Here's my point, to wrap up, because there are only two minutes: We should abolish the Senate. That's my priority, really. Think about it, Conservative members. Spend a moment or two to talk about that. If we can't abolish the Senate because of entrenched Liberal and Conservative interests, then all right, let's have an election. Having an election, even nominally, philosophically, will send a point to the federal government that it's not a bad idea—and if so, let's have this election, because it's democratically preferable.

Third, if we're going to have to do this in spite of my objections to the Senate, please, it can't be stand-alone elections. Let's not incur those kinds of costs. Canadians cannot afford it.

My humble view, Bob, the member from Leeds—Grenville, is that the majority of people would love to abolish the Senate. That is my view. I agree that if you asked them if they would prefer to have them elected or not, they would say, "Yes, elected, of course." But if you asked them the question, "Do you think we need a Senate?" the majority of Canadians are going to say, "No. We can't afford them." And I would agree with them.

I'm torn, member from Leeds—Grenville, because you see, in theory, I support your motion, but in practicality and in terms of principles, I really oppose it, because I want to abolish the Senate. Maybe in your remarks you can help me out and persuade me to support your motion.

Mr. Robert W. Runciman: I'll do my best.

Mr. Rosario Marchese: All right.

The Acting Speaker (Mr. Jim Wilson): I just remind honourable members to please speak through the Chair.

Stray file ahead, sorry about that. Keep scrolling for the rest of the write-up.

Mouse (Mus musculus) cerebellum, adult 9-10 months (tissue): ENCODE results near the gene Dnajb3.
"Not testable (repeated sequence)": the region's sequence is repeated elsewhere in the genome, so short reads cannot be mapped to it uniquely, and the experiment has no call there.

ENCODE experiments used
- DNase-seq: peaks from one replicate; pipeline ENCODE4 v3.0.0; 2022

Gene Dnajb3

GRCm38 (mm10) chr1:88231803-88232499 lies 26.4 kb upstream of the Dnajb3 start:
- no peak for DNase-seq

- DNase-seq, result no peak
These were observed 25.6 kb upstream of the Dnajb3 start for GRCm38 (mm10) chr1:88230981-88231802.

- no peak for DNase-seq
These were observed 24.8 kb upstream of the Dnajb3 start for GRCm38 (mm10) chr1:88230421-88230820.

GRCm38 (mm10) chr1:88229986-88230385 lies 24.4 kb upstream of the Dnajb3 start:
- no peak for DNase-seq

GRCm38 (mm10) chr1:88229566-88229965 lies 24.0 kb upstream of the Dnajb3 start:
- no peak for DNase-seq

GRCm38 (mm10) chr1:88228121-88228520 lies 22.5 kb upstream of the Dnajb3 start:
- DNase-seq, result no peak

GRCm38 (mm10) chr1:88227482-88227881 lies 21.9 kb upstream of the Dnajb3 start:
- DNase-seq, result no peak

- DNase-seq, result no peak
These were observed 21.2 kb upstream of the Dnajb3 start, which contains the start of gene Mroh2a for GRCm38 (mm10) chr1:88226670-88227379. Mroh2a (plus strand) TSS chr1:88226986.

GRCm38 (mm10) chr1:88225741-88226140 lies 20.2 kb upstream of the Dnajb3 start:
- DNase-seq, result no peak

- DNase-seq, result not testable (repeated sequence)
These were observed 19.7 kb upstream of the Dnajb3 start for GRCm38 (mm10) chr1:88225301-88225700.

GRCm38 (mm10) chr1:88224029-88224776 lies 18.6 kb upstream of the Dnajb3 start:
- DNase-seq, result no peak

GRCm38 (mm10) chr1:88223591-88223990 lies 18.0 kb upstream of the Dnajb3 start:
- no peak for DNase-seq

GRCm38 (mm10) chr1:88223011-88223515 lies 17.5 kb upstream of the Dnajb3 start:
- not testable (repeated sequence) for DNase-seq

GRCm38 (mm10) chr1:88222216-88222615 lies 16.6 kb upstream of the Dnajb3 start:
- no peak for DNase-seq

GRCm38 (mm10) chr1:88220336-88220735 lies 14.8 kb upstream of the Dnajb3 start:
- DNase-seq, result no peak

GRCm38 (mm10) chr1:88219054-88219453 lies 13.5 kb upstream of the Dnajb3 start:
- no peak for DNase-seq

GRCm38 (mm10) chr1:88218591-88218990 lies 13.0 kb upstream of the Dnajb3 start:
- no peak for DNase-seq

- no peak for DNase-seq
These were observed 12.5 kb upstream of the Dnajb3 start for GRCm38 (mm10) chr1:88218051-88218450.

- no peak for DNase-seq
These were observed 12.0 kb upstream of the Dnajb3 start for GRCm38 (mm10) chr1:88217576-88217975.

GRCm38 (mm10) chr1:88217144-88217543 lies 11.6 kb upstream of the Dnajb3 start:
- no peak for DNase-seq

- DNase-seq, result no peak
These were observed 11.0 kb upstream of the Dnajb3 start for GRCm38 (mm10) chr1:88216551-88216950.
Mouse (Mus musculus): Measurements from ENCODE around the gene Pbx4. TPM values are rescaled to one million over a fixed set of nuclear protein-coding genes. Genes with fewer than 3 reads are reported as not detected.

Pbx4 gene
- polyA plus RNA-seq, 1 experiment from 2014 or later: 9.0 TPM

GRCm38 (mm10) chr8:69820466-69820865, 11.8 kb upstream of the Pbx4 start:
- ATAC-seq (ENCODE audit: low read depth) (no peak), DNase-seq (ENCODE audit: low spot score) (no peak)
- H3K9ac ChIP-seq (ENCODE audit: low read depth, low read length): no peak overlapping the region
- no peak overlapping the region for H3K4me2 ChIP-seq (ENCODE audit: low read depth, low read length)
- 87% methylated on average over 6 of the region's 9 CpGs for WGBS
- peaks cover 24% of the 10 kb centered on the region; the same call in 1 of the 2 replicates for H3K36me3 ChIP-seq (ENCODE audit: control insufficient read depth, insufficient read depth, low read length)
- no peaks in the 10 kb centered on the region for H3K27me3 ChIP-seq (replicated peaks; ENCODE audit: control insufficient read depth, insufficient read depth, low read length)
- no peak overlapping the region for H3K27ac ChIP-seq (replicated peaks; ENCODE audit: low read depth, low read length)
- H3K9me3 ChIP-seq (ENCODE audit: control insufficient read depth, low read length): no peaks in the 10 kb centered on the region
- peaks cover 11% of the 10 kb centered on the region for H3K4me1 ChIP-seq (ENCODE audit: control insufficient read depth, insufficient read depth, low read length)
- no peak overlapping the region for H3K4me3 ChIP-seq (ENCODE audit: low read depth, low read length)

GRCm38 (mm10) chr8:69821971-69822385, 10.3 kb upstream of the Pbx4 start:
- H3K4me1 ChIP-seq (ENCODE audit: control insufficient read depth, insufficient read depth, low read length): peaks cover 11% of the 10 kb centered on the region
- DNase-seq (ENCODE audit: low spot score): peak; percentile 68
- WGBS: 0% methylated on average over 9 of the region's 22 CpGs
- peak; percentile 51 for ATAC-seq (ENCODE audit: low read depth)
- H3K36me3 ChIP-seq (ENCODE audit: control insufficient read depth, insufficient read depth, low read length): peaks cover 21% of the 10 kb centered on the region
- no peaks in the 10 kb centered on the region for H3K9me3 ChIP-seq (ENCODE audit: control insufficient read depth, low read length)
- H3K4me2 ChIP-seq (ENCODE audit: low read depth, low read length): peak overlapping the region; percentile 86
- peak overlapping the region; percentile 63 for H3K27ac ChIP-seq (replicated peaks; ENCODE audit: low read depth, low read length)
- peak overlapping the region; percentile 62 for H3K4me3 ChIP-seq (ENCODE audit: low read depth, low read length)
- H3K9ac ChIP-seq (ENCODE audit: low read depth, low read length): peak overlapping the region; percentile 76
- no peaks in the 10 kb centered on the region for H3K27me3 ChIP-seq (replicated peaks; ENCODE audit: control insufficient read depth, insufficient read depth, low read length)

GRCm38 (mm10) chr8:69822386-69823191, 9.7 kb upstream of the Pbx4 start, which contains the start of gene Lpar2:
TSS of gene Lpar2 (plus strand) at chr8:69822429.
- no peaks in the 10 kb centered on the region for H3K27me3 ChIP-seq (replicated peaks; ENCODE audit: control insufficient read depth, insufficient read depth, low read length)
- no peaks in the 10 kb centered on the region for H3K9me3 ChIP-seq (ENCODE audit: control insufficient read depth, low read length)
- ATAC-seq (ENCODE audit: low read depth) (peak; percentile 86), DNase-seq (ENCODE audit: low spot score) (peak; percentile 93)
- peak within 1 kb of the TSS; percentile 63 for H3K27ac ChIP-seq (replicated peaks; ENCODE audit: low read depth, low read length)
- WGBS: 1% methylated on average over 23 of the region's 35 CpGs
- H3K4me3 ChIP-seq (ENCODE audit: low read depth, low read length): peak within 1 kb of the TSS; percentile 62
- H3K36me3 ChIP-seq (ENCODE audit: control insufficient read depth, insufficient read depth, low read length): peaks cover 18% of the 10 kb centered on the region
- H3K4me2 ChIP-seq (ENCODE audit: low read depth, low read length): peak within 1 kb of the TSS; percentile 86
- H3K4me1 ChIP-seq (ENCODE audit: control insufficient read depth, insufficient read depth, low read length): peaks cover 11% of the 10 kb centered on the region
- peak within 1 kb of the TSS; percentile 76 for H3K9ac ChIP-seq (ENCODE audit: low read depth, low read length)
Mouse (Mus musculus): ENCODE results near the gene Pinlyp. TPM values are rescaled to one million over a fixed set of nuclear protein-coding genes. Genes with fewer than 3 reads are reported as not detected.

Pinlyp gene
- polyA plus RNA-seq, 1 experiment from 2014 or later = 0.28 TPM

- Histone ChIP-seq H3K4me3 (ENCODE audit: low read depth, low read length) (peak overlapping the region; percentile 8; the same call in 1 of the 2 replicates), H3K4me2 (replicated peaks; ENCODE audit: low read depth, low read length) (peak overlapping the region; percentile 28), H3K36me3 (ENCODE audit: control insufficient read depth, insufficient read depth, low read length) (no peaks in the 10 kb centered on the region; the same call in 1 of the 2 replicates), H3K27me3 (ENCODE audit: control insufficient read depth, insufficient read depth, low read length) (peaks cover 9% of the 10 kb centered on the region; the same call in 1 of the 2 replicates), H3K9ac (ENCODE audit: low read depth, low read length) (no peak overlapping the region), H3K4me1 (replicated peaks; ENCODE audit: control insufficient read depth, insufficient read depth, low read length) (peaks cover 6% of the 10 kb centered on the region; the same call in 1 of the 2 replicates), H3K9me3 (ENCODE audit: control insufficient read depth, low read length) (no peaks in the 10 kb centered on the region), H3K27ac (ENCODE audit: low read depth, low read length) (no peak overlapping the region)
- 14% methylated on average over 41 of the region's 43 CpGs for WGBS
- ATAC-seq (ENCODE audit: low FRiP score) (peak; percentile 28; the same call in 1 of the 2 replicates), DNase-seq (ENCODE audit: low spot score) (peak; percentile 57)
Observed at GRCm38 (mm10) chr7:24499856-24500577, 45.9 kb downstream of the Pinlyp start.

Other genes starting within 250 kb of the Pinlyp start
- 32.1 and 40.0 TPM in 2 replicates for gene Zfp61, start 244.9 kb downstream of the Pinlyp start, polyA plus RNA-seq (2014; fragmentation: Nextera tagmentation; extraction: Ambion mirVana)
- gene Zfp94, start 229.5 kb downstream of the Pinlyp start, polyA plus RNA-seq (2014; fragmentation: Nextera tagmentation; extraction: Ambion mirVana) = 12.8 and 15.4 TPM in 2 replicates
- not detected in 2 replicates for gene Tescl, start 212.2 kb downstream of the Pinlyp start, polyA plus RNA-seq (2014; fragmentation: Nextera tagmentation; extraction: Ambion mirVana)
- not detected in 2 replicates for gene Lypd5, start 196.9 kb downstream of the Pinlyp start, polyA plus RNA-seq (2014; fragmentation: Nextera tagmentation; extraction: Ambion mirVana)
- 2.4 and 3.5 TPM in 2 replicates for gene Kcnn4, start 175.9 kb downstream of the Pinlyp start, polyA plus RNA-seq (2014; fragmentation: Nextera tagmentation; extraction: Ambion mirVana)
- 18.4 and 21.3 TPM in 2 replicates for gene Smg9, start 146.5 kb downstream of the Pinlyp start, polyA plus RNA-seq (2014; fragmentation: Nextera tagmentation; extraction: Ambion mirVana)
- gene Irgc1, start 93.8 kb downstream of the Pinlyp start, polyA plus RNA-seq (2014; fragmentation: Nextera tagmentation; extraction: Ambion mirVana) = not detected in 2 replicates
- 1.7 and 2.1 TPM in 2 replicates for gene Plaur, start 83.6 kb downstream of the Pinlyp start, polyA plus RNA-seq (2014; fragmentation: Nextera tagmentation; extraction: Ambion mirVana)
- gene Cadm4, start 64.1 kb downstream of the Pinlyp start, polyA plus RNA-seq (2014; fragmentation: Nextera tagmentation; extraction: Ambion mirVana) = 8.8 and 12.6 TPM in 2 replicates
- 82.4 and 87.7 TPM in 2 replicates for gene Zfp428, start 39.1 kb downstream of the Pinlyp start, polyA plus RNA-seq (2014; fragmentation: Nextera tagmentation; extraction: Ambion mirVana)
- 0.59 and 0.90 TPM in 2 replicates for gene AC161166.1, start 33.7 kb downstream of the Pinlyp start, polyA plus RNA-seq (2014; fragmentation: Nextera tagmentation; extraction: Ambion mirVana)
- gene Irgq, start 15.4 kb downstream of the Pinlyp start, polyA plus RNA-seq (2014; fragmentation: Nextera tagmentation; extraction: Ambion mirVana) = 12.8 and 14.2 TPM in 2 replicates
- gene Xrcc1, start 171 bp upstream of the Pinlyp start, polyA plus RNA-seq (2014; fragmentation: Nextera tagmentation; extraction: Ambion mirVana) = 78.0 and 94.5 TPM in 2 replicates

Further debate? The honourable member from Mississauga—Streetsville.

Mr. Bob Delaney: Perhaps I can assist my colleague from Trinity—Spadina in focusing some of his thinking, because I'm pleased to stand and comment on the private member's bill that has been presented by the member from Leeds—Grenville.

I've read the bill. The member suggests a short title of the Senators' Selection Act. As drafted, the bill lays out a procedure to elect candidates for appointment to the Senate of Canada. As a suggested procedure, Bill 67 has some internal consistency, and as the member said, a lot of it has been lifted from Alberta. It brings to mind for me the difference between doing things right and doing the right thing.

The premise of Bill 67 is that there should be an election for Senate candidates—and indeed, that there should even be a Senate of Canada. The more fundamental question, the question whether we are doing the right thing rather than merely doing things right, is not how the Senate of Canada should fill its seats, but whether we need or in fact even want a Senate of Canada at all.


Now, the member for Leeds—Grenville supports the standard party slogan of a triple-E Senate, an expression that means "equal, elected and effective." Like most Canadians, I do differ on the mission statement of the Senate of Canada. I favour the abolition of the Senate altogether. The member's party likes to rail against the government—and I'm in the government—and yet, in the very next breath, aims to expand a body that offers no benefit to Canadians, contributes virtually nothing to the government of Canada and costs Canadians nearly $80 million each year.

Our research into Bill 67 has shown that only four bills have ever actually been defeated in the Senate in all the decades of its existence. The Senate has shown, on matters like free trade and the GST, that it cannot prevent the will of Parliament from becoming law anyway. Now, some people say that the Senate's lack of effectiveness stems from its lack of legitimacy. It is an appointed body. It's a place for federal political parties, especially the governing party, to reward its veterans with a long-term sinecure that isn't terribly demanding and allows the office holder lots of time to do other things such as political organizing.